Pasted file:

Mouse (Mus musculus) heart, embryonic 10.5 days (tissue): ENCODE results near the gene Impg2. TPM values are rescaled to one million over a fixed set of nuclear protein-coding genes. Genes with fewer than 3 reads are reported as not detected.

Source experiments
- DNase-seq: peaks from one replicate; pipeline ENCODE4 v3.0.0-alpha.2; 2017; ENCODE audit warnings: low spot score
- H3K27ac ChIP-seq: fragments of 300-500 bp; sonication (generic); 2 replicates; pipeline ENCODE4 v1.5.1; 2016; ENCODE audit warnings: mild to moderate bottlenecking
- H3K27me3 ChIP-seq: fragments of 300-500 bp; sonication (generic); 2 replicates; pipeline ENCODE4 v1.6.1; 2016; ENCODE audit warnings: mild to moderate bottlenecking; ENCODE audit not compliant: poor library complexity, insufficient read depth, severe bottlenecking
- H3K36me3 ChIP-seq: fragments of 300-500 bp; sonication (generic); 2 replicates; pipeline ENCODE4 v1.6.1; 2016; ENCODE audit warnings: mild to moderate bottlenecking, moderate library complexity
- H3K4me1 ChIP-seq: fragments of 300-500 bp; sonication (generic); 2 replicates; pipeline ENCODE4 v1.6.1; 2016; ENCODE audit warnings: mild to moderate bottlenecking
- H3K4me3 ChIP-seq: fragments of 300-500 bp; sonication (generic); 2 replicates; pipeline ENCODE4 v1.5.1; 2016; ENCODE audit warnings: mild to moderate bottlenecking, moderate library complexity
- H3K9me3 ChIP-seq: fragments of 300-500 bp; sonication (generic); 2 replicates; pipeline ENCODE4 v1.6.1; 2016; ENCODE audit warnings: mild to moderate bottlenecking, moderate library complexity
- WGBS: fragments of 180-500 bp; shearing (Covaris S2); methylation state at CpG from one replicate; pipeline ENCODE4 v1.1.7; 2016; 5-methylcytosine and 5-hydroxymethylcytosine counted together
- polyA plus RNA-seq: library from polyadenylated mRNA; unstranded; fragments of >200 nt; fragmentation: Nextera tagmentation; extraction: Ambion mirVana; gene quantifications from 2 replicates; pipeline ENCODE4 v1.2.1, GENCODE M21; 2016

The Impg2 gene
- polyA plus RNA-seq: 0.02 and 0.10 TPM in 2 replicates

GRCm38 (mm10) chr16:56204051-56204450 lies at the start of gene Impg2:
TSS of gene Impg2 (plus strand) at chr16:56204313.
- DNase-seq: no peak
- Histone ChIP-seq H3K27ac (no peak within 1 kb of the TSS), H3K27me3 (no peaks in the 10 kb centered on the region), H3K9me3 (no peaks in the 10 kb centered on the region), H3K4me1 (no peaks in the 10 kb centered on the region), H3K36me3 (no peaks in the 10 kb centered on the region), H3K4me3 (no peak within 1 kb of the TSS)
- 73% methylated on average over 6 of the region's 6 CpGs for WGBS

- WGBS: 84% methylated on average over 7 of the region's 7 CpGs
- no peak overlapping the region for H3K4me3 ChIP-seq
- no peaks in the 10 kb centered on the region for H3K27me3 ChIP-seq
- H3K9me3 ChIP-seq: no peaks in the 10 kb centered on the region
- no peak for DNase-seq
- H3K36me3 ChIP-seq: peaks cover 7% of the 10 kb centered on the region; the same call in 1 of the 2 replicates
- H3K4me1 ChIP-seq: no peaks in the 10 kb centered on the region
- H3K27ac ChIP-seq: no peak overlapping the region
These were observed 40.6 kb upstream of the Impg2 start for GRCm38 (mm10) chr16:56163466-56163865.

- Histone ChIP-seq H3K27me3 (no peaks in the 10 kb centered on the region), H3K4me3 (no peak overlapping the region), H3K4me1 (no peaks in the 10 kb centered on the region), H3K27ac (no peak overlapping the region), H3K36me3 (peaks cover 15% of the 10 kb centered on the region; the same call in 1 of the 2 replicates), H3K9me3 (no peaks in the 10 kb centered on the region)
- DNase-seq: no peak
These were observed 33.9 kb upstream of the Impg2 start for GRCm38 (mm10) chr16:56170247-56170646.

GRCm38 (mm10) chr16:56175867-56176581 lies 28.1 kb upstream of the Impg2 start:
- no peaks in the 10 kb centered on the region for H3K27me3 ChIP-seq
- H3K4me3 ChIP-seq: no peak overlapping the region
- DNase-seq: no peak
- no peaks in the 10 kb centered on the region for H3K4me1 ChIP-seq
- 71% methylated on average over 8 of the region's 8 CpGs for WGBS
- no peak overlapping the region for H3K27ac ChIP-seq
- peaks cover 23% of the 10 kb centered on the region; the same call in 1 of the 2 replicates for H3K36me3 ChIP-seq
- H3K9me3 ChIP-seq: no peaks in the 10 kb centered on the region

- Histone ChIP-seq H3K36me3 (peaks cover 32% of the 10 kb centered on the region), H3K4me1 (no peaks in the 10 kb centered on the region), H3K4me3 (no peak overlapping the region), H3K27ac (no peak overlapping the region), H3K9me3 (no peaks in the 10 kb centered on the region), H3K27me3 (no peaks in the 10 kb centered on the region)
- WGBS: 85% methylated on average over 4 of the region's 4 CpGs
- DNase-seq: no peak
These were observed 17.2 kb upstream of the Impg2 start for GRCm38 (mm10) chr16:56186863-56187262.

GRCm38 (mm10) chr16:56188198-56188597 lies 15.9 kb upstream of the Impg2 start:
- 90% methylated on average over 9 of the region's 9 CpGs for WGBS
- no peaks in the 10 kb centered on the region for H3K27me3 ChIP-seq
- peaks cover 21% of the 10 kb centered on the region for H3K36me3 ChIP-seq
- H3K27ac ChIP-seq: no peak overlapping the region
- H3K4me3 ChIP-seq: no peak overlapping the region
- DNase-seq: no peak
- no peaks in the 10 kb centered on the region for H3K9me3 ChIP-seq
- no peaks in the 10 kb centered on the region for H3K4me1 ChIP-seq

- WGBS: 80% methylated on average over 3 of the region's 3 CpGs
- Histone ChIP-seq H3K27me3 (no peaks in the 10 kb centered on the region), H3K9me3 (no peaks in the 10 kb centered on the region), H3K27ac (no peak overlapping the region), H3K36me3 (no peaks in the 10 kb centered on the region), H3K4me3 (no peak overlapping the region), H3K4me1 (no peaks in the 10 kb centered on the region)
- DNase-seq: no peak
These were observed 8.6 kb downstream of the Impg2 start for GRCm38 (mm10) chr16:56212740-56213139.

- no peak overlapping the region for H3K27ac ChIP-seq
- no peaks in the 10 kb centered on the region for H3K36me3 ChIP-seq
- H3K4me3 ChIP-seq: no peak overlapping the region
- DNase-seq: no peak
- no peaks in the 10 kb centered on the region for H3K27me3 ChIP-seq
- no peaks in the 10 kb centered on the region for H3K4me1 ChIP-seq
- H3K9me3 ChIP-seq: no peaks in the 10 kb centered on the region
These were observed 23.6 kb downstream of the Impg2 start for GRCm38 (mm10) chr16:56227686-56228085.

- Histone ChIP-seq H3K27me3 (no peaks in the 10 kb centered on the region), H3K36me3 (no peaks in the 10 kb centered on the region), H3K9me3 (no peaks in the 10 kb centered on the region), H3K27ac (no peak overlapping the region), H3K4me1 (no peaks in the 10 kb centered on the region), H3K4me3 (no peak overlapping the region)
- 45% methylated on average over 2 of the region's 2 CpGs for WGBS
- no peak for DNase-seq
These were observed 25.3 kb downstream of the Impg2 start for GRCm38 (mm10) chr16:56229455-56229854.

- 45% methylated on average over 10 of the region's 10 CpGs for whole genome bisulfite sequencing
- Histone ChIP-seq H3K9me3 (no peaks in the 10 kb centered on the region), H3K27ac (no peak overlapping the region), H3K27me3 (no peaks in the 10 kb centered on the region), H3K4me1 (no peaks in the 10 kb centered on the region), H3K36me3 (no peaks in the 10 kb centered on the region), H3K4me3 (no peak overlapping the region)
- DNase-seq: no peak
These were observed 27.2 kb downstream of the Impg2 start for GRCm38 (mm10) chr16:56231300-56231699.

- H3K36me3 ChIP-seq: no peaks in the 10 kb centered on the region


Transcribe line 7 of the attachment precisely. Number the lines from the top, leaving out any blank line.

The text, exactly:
- H3K4me1 ChIP-seq: fragments of 300-500 bp; sonication (generic); 2 replicates; pipeline ENCODE4 v1.6.1; 2016; ENCODE audit warnings: mild to moderate bottlenecking